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Endometriosis UK
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Endo and weight, gain weight? 'loose weight?

My weight has always been rather stable and my BMI was, for a number of years, relatively low (19.5 my gyno said). I wasn't focused on my weight and normally eat what I want.

Hormonal treatments made me gain a bit of weight (which I didn't mind) and then my accupuncturist said it may improve my fertility to gain weight. I therefore tried to gain more weight by eating more fatty foods like nuts and so on and I think my BMI might be around 21 or something at the moment.

I am however thinking that the weight gain may be aggravating my endo, I have noticed it in the past that when my weight goes up a bit my endo gets a tad bit worse. It might be because my belly gets really bloated and that presses on adhesions, but I'm not sure.

Anyways! I'm just wondering what you have been told and whether I should start exercising more again and not try to actively gain weight or just continue to force feed when not hungry.

Thanks x

7 Replies

No advice, but thank you for asking the question.

I am very similar to you, used to have a bmi of 18, never been on a diet in my life and now gradually putting on weight (I assumed because I am getting older), which I have been quite pleased about as clothes are starting to fit better. It hadn't occurred to me that my increased pain might be because of my increased weight but the two things have certainly coincided.


Is it possible that the increased pain is associated with less exercise rather than the weight gain itself? I know my pains get far worse if I take a break from exercise. If you want to gain weight, I think it's probably a good idea to keep exercising and increase your calories. You might need to eat slightly larger meals than is comfortable for a few weeks (remember, protein makes you feel fuller, so try reducing these a little during this time, and be sure to sit still for a while after eating) to stretch the stomach, then you are likely to find your appetite increasing, making weight gain easier and food yummier.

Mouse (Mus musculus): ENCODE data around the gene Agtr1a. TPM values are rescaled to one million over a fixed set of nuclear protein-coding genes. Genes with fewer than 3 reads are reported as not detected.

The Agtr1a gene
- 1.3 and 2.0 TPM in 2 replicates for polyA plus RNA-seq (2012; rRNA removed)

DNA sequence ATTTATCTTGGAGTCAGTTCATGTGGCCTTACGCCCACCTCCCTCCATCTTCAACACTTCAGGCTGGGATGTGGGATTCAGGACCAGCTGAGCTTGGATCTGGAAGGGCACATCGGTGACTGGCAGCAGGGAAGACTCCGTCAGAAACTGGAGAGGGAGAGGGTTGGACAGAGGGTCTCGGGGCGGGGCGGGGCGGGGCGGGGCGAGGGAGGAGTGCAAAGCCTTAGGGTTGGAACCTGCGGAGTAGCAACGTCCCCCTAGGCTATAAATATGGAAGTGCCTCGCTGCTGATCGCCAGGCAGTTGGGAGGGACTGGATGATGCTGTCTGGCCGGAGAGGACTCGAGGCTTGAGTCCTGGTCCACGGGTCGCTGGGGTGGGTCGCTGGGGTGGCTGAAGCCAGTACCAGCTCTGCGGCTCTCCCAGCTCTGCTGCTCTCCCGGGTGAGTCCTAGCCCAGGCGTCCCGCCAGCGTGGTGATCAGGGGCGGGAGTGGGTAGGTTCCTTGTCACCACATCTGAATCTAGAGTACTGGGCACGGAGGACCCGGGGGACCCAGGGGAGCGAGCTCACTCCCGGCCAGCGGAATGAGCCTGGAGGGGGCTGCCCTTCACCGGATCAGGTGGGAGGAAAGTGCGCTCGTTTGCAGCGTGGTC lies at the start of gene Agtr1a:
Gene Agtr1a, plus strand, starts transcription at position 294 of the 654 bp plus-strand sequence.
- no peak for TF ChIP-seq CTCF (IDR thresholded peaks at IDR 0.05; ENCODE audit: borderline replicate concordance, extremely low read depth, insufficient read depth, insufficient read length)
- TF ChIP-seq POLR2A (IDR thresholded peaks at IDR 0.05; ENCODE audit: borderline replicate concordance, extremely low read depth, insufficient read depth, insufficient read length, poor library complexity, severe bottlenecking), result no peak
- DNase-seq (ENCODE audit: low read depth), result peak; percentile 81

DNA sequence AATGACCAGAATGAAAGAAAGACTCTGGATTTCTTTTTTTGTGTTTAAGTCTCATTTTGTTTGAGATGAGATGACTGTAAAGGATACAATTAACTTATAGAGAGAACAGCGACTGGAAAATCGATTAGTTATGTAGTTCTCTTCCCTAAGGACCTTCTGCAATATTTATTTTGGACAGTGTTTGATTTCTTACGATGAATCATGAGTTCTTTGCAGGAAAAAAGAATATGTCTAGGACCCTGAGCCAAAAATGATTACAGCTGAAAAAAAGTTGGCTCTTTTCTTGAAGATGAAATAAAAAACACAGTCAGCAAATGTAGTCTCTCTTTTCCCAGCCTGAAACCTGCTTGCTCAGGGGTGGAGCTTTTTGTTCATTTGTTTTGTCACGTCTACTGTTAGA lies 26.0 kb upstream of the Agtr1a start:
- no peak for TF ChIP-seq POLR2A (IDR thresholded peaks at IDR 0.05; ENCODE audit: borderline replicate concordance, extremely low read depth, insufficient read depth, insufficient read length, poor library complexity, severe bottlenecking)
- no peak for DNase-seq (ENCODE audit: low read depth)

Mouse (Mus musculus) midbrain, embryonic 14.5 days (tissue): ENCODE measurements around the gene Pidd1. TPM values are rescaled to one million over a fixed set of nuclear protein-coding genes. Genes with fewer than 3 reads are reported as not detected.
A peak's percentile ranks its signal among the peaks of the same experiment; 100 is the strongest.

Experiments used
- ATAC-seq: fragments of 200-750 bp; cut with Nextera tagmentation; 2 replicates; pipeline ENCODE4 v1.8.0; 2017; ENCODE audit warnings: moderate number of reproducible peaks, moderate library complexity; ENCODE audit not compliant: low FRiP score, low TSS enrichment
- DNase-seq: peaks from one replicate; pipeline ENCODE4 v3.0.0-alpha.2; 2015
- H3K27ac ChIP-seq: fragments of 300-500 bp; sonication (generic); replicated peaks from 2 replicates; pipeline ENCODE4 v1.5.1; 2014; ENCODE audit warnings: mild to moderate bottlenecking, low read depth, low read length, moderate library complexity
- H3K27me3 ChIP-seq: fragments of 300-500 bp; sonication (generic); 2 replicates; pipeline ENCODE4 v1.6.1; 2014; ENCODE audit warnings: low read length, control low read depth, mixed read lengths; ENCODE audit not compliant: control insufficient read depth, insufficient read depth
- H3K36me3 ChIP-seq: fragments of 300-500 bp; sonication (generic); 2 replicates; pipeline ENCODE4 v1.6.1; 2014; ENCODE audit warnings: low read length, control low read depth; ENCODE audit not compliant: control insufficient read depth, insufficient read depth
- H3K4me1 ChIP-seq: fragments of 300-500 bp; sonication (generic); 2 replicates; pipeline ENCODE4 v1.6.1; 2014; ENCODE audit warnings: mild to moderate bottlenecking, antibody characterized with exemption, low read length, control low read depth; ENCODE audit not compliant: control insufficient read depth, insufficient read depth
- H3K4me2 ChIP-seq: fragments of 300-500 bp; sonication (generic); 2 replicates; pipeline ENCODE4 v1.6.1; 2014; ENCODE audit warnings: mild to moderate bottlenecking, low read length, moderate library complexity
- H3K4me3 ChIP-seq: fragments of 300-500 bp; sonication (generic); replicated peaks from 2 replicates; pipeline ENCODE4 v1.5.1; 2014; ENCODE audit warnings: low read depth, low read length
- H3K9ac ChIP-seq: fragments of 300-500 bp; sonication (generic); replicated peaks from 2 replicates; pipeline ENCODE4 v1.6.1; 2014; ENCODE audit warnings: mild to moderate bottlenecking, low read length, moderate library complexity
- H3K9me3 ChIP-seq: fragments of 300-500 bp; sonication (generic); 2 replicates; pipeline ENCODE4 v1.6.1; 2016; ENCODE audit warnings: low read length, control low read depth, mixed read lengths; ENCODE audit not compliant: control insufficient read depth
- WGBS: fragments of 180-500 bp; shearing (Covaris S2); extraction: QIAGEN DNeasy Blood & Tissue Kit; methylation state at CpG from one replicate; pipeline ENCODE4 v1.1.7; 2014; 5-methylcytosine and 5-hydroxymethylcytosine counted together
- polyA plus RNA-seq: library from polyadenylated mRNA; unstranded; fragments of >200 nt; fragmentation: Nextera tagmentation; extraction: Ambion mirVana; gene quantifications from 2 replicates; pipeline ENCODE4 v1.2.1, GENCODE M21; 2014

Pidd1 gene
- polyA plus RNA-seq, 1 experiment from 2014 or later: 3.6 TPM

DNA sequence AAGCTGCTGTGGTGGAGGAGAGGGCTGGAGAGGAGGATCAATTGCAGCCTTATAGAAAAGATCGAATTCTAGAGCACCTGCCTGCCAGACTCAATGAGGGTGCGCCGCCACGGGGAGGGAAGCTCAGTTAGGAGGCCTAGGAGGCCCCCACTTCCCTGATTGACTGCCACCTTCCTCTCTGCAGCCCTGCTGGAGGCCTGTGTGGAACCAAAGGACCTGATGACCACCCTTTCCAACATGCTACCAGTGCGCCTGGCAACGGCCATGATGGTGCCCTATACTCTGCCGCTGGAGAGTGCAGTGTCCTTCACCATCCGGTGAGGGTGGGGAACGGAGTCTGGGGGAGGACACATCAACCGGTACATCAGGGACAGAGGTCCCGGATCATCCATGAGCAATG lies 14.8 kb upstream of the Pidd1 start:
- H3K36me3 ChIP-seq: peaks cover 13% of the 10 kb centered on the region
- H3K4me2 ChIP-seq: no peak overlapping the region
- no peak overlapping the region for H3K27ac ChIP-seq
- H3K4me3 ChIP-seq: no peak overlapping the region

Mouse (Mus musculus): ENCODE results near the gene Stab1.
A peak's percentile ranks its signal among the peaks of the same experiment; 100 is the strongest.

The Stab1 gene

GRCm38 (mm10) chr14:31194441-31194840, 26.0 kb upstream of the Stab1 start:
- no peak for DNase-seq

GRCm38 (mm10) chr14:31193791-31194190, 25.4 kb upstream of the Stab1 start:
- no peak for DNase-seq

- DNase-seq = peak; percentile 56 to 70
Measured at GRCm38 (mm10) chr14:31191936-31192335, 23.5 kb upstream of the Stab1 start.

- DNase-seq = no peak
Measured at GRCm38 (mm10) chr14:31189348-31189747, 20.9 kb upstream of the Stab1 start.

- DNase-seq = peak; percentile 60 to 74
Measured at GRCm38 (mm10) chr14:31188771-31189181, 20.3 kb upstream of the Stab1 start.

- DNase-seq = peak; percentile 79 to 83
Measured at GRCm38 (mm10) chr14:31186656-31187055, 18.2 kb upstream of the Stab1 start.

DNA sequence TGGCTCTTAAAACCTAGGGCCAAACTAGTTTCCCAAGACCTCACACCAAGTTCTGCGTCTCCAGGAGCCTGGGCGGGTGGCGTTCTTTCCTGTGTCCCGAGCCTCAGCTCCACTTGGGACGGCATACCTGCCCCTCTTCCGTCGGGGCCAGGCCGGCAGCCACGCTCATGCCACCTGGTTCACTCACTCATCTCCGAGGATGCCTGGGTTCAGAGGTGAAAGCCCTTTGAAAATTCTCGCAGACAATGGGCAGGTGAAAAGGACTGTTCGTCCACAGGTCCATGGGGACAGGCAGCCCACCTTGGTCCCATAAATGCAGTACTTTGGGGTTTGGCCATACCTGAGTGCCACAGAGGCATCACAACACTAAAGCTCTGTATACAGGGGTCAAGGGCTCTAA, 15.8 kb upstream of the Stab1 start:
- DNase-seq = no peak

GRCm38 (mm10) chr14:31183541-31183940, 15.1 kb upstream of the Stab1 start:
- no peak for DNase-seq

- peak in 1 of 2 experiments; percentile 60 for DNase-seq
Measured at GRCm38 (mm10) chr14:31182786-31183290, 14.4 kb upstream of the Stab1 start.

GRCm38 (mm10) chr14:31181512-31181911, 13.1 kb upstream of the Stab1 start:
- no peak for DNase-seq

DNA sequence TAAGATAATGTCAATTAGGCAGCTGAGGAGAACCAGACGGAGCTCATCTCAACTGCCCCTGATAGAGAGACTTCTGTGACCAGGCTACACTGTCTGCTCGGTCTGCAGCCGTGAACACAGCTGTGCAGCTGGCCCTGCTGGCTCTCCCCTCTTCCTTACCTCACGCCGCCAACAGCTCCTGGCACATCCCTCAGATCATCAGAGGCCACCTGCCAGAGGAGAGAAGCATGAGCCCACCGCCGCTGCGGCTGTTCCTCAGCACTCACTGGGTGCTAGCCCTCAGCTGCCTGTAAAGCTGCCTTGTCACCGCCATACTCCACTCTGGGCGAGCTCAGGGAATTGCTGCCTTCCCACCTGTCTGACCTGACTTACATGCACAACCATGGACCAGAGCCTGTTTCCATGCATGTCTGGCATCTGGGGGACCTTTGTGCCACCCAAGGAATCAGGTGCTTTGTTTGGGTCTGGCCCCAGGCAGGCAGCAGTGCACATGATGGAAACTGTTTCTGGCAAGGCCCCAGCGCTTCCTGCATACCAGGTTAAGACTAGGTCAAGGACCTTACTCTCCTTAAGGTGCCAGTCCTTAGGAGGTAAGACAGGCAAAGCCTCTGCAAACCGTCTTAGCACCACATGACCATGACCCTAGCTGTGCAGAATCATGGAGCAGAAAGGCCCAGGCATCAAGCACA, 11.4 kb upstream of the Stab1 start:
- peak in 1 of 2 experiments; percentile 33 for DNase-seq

Hi - i am in no way an expert on this subject so this is just my current understanding from books and research I have done over the recent past. It is also a wide-circle answer to your question about increasing your BMI. I have heard before about the link between fertility and low weight but this has been in relation to someone with anorexia where their periods have ceased so, if you have normal function, I guess your gynae would have checked this all out before giving you that advice.

As i understand it, forward thinking circles believe that conditions such as endo, fybroyalgia, MS, female cancers, PMS, fibroids, unexplained depression, peri-menopausal symptoms amongst other things are likely to be contributed to by estrogen dominnce. Obviously there are other factors.

This does not necessarily mean that a person who is estrogen dominant has overall high estrogen levels (in fact a test at your gp might come back in the normal range) but it is the ratio between estrogen and progesterone that is the factor. If it is high in relation to a lower level of progesterone then you can be said to be estrogen dominant.

General medical thinking tends to blame the ovaries and recommends removing them to cease estrogen production. However, the ovaries have important functions hormone wise and not just relating to estrogen so, unless there is anything nasty indicated such as cancer, my endo consultant was pro-retaining the ovaries.

The increase in all of these female conditions is thought to be more likely to be as a result of the amount of chemicals we are now bombarded with in this modern world. Plastics in packaging, particularly food that is heated and hot drinks where Pthlates can leak into the hot food. Not so much cold food I think.

Many toiletries and cosmetics which we smother ourselves in everyday contain parabens, sls (sulphates) and pthlates. Apparently the body absorbes these through the skin and these chemicals can mimic estrogen and thus increasing this hormone in your system with or without ovaries.

The liver works hard to eliminate excess estrogen, but where it is under pressure due to also having to deal with alcohol, caffeine and other such things, it can sometimes store the excess estrogen in body fat instead of being able to eliminate it. This is why the endo diet recommends a reduction in alcohol, caffeine, glutens if sensitive to them etc because it helps the liver to then have greater capacity at eradicating toxins, including estrogen.